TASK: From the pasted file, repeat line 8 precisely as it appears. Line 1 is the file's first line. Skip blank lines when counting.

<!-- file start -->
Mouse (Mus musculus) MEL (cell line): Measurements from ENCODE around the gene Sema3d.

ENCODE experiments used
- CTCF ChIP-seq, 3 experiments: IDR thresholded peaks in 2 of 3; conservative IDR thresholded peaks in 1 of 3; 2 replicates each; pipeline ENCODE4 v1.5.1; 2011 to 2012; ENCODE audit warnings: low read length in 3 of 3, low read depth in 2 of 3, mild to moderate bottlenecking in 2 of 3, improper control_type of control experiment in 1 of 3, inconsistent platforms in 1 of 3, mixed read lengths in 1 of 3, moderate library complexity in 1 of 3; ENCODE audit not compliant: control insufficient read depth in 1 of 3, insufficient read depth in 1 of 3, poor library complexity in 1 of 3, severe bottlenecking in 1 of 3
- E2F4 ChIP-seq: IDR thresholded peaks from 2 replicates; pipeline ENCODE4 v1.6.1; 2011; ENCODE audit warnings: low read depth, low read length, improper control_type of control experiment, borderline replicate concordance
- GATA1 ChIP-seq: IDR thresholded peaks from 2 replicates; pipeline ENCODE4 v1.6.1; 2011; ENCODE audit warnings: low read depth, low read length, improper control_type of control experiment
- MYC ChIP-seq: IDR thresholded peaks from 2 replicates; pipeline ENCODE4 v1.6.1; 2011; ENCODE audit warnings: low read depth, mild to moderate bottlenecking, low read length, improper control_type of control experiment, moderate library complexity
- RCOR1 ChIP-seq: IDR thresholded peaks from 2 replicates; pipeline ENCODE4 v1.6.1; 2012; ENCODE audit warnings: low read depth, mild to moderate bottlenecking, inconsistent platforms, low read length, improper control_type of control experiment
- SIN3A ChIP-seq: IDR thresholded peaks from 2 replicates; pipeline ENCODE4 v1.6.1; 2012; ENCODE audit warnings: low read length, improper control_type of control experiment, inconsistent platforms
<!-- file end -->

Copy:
- SIN3A ChIP-seq: IDR thresholded peaks from 2 replicates; pipeline ENCODE4 v1.6.1; 2012; ENCODE audit warnings: low read length, improper control_type of control experiment, inconsistent platforms